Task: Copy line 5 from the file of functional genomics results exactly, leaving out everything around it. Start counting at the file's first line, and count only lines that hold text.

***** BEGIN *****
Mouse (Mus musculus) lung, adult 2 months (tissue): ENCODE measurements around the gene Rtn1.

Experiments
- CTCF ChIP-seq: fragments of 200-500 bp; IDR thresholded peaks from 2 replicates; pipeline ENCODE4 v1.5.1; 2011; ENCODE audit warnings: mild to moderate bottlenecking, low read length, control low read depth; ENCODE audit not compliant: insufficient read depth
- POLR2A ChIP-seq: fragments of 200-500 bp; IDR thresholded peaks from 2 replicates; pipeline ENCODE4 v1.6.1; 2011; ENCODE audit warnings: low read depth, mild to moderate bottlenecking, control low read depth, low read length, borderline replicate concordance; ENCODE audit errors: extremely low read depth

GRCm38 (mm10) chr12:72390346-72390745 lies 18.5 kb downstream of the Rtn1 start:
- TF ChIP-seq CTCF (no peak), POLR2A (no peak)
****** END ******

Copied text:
GRCm38 (mm10) chr12:72390346-72390745 lies 18.5 kb downstream of the Rtn1 start: